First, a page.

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OBJECTIVE The present study examines a measure of cardiac autonomic function, the heart rate variability (HRV), in a group of depressed elderly. Cardiac autonomic abnormalities have been implicated as a potential mediator of cardiovascular events and sudden death in depression. Because aging is associated with decreased cardiac vagal activity, it is(More)
Previous studies indicate that selective serotonin reuptake inhibitors (SSRIs), including fluoxetine, fluvoxamine, citalopram and paroxetine, suppress rapid eye movement sleep, and increased nocturnal arousals. There has been no published report of the impact of sertraline on the sleep of depressed patients. This study examines such effects. Forty-seven(More)
OBJECTIVE Brain-derived neurotrophic factor (BDNF) is a key factor known to mediate neuronal proliferation, differentiation, survival and response to stress. Decreases in BDNF levels have been reported in schizophrenia, but studies in treatment naïve patients are few. Herein we report on serum BDNF levels in a series of patients with first-episode treatment(More)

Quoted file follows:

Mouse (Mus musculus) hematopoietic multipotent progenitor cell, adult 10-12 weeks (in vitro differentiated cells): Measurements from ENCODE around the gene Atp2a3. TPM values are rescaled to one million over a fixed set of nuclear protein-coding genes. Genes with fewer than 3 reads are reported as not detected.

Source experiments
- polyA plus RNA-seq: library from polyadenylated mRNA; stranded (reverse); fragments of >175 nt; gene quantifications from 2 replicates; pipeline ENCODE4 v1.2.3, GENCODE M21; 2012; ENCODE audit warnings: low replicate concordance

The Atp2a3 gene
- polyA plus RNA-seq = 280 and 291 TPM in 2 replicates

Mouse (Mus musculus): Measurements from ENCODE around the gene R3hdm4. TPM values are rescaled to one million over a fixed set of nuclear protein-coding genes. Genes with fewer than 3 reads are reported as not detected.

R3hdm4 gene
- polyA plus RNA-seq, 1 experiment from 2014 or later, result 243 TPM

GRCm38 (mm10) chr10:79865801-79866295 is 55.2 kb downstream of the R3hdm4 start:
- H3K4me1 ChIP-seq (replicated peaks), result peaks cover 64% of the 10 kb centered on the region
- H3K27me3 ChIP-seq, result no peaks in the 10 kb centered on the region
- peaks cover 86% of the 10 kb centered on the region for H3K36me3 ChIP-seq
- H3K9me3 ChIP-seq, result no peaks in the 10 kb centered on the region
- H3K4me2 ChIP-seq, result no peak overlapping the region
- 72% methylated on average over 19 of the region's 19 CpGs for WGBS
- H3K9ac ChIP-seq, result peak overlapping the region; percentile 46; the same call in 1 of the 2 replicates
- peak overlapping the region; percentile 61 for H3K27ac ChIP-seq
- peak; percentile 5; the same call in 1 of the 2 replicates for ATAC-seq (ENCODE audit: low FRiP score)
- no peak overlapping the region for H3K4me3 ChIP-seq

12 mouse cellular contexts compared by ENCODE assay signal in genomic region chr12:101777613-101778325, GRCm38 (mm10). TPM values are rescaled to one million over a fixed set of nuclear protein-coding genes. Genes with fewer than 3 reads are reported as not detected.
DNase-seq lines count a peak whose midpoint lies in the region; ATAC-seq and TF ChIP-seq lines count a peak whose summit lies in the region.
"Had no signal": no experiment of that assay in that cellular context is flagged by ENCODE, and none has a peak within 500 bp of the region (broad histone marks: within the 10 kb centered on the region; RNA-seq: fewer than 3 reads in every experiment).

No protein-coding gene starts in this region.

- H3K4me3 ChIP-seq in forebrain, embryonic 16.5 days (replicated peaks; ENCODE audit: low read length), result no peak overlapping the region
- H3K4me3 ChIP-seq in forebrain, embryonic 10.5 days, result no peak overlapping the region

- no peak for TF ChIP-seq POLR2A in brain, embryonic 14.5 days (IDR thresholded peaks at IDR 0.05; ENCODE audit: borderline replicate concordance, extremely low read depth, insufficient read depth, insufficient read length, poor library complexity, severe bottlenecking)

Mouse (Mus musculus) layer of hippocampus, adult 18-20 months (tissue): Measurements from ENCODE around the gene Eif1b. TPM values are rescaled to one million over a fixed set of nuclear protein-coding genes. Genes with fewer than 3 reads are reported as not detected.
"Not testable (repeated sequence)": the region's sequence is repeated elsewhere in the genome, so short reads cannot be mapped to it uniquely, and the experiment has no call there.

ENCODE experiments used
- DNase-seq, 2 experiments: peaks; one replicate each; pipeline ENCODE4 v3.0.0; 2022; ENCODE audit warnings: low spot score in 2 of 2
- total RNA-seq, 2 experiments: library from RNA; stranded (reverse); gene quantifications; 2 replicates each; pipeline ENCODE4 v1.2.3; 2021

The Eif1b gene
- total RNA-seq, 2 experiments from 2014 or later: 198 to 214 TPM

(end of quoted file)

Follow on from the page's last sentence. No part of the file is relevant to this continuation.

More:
BACKGROUND Slow waves and sleep spindles, the main oscillations during non-rapid eye movement sleep, have been thought to be related to cognitive processes, and are impaired in psychotic disorders. Cognitive impairments, seen early in the course of psychotic disorders, may be related to alterations in these oscillations, but few studies have examined this(More)
Insomnia and depression are common problems with profound public health consequences. When left untreated, both conditions have high rates of persistence and recurrence. Maintenance treatment for depression is fairly well established, but there is no evidence-based consensus regarding the safety and efficacy of maintenance therapy for insomnia.(More)
INTRODUCTION Though increased risk of sudden death in patients with schizophrenia is well-documented, the mechanisms remain unclear. Recent studies report two known risk factors for sudden cardiac death and other arrhythmias in schizophrenia, i.e., decreased RR interval variability (RRV) and increased QT interval variability (QTV). However, these studies(More)
BACKGROUND Previous studies indicate that recurrent forms of depression are associated with greater biological disturbances as compared to single-episode cases. This study examines whether the observed differences in the sleep patterns during recurrent and single-episode depression persist into remission following nonpharmacologic treatment. METHODS Two(More)